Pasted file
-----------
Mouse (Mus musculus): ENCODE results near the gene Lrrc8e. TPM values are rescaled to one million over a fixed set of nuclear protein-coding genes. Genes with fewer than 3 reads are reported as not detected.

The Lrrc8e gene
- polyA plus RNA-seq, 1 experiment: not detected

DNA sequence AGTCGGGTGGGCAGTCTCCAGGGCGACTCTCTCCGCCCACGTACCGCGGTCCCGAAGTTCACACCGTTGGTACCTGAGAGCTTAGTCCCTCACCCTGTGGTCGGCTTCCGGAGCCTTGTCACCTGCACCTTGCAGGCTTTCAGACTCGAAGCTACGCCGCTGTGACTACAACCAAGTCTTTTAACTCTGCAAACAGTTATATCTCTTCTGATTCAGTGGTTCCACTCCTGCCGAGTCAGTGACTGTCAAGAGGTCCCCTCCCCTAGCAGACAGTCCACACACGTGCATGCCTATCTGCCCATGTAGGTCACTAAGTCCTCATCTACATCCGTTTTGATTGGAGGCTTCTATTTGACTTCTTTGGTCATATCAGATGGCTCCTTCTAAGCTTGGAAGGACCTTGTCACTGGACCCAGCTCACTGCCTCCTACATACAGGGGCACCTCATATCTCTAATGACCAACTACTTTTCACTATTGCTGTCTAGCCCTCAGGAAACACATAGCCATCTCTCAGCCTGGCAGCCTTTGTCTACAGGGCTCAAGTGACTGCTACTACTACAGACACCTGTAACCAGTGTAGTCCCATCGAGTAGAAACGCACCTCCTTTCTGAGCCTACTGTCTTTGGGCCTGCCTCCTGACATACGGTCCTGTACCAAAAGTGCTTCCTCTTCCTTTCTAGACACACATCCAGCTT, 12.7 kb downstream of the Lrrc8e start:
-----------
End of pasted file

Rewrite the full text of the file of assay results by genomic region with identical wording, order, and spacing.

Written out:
Mouse (Mus musculus): ENCODE results near the gene Lrrc8e. TPM values are rescaled to one million over a fixed set of nuclear protein-coding genes. Genes with fewer than 3 reads are reported as not detected.

The Lrrc8e gene
- polyA plus RNA-seq, 1 experiment: not detected

DNA sequence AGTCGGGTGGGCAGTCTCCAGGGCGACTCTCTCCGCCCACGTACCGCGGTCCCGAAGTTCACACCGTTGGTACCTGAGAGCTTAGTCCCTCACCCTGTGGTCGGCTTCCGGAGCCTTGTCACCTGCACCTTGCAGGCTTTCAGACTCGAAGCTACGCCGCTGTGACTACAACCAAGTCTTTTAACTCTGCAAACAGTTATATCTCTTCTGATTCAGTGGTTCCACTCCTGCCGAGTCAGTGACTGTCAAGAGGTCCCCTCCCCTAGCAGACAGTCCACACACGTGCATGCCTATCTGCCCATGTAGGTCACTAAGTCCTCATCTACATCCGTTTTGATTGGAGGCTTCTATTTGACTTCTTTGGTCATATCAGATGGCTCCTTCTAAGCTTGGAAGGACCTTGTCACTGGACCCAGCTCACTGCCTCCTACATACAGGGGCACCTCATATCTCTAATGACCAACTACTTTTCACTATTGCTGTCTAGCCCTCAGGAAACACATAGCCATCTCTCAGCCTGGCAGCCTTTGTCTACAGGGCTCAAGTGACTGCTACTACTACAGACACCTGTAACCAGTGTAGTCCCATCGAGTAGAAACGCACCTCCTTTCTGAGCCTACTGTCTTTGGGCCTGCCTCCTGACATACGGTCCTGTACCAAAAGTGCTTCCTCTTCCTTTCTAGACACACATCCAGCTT, 12.7 kb downstream of the Lrrc8e start: